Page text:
Results
This research shows a low carb ketogenic diet for PCOS led to significant reductions in weight, percent free testosterone, LH/FSH ratio, and fasting serum insulin in women with obesity and PCOS over a six-month period.
Effect on Individual Weight and Serum Metabolic Parameters
All subjects who participated through 24 weeks lost weight. The overall mean body weight change from baseline to 24 weeks was -12.1% (range: -4.0% to 16.4%) representing a mean decrease in BMI of 4.0 kg/m2 (range: 3.0 to 7.0 kg/m2) and mean percent change in body weight of -12.0% (p = 0.006).
From baseline to week 24, there were statistically significant reductions in percent free testosterone (from 2.19 to 1.70), LH/FSH ratio (from 2.23 to 1.21), and fasting serum insulin (from 23.5 to 8.2). The mean percent change in percent free testosterone was -30.0% (p = 0.04), in LH/FSH ratio was -36.0% (p = 0.03), and in insulin was -53.7% (p = 0.002). A reduction in serum insulin while maintaining fasting serum glucose (p = 0.10) and HgbA1c (p = 0.24) suggested an overall improvement in insulin resistance. Two women became pregnant during the study despite previous infertility problems.
The mean percent change in triglycerides was -25.8% (p = 0.11), in HDL was -1.9% (p = 0.77), in LDL was +1.6% (p = 0.10), and in total cholesterol was +5.4% (p = 0.53).
Effect on Blood pressure
During the 24 week period, the mean systolic blood pressure decreased 6.3 mm Hg (range: -2.5 to -15 mm Hg) and mean diastolic blood pressure decreased 9.6 mm Hg (range: -2.5 to -22.5 mm Hg) from baseline.
The hyperinsulinemia of PCOS appears to increase androgen secretion from the ovary as well as to decrease circulating sex hormone binding globulin (SHBG). This research study suggests that a low carb ketogenic diet for PCOS may lead to a reversal of these processes. The study also suggests that reduction in LH/FSH ratio may be indicative of endocrine re-normalization resulting from the low carb ketogenic diet intervention, due to an improvement in insulin sensitivity.

Getting Started

Now, if you are going to start the ‘Keto’ Diet, there are some things that you should keep in mind. It is recommend to stop eating all of the bad foods cold turkey. It sounds hard and painful, but we have faith in you! By going cold turkey, some people have experienced some side effects that have only lasted a few days. This includes tiredness, dizziness, heart palpitations, tiredness, and irratibility. Again, this will only last a few days. Eliminating the bad foods will stop your body’s ability to retain water and will be lost through your kidneys. To avoid dehydration, drink plenty of water! I recommend drinking enhanced waters such as Propel, Smart Water, Coconut Water (as long as its low sugar). There are people who don’t go cold turkey but gradually reduce their intake, and they are still successful with the ketogenic diet for PCOS.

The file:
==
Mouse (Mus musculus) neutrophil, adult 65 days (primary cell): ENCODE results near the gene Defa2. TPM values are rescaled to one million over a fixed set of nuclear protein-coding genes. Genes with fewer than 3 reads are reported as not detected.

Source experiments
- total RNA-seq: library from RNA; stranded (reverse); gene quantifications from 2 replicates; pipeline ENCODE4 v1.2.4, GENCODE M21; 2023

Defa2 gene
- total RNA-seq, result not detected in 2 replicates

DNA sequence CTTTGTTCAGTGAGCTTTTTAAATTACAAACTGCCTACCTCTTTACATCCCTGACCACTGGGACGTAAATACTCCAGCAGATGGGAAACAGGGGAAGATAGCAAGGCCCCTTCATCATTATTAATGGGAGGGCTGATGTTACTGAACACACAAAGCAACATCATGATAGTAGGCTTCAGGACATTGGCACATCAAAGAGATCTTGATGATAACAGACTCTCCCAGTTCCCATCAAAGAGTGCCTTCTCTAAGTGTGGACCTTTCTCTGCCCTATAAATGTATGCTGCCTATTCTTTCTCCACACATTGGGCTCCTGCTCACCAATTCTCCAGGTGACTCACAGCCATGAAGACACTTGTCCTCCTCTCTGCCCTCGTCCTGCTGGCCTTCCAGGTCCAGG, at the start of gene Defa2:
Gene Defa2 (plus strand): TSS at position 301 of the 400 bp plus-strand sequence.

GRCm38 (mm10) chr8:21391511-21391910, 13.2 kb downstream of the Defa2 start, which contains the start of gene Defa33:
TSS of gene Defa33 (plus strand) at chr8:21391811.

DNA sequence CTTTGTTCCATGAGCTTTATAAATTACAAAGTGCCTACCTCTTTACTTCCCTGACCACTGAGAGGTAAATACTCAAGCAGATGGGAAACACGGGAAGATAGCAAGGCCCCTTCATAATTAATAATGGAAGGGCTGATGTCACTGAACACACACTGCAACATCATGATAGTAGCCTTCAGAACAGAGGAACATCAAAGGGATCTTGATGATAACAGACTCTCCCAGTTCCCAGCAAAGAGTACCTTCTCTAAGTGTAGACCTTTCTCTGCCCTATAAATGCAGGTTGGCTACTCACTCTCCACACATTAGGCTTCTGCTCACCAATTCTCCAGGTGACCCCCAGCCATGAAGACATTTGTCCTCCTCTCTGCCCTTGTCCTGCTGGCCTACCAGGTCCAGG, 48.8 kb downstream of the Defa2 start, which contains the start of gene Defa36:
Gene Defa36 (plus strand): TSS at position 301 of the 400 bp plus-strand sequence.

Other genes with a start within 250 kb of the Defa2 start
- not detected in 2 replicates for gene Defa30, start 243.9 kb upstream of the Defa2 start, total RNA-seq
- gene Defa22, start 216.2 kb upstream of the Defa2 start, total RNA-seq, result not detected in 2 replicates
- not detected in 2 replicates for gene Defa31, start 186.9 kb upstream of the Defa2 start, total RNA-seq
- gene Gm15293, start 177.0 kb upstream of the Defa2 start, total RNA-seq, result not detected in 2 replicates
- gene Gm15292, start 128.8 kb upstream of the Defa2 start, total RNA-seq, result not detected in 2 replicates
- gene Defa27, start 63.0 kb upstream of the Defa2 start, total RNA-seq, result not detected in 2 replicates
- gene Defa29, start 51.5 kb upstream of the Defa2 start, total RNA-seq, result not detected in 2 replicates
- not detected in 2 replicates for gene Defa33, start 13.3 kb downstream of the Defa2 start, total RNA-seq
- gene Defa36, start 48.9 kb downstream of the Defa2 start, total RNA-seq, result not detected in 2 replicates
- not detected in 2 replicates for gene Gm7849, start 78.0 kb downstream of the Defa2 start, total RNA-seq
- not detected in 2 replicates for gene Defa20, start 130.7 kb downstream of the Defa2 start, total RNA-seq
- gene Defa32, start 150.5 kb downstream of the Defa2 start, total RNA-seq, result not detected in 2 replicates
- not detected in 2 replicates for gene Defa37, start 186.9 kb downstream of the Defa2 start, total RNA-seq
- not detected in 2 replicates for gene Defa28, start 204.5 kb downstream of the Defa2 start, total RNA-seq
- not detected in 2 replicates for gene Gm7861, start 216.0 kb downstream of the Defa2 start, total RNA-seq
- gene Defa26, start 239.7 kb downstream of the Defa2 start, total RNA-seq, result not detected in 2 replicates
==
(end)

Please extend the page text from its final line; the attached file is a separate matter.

It is completely up to you when you feel like you have reached your ideal weight. If you have gotten to this point, gradually eat more freely.

There are also many supplements out there to help achieve ketosis. I recommend Pruvits keto if you are interested and would like to check it out you can press this button click here

References
1. Volek JS, Feinman RD.Carbohydrate restriction improves features of the Metabolic Syndrome. Metabolic Syndrome may be defined by the response to carbohydrate restriction. Nutr Metab(Lond) 2005 ;2:31
2. Accurso A, et al. Dietary carbohydrate restriction in type 2 diabetes mellitus and metabolic syndrome: time for a critical appraisal. Nutr Metab (Lond) 2008; 5: 9
3. Westman EC, et al. Low Carbohydrate Nutrition and Metabolism. Am J Clin Nutr 2007; 86(2):276-284
4. Mavropolous JC, et al. The effects of a low-carbohydrate, ketogenic diet on the polycystic ovary syndrome: a pilot study. Nutr Metab (Lond) 2005: 2:35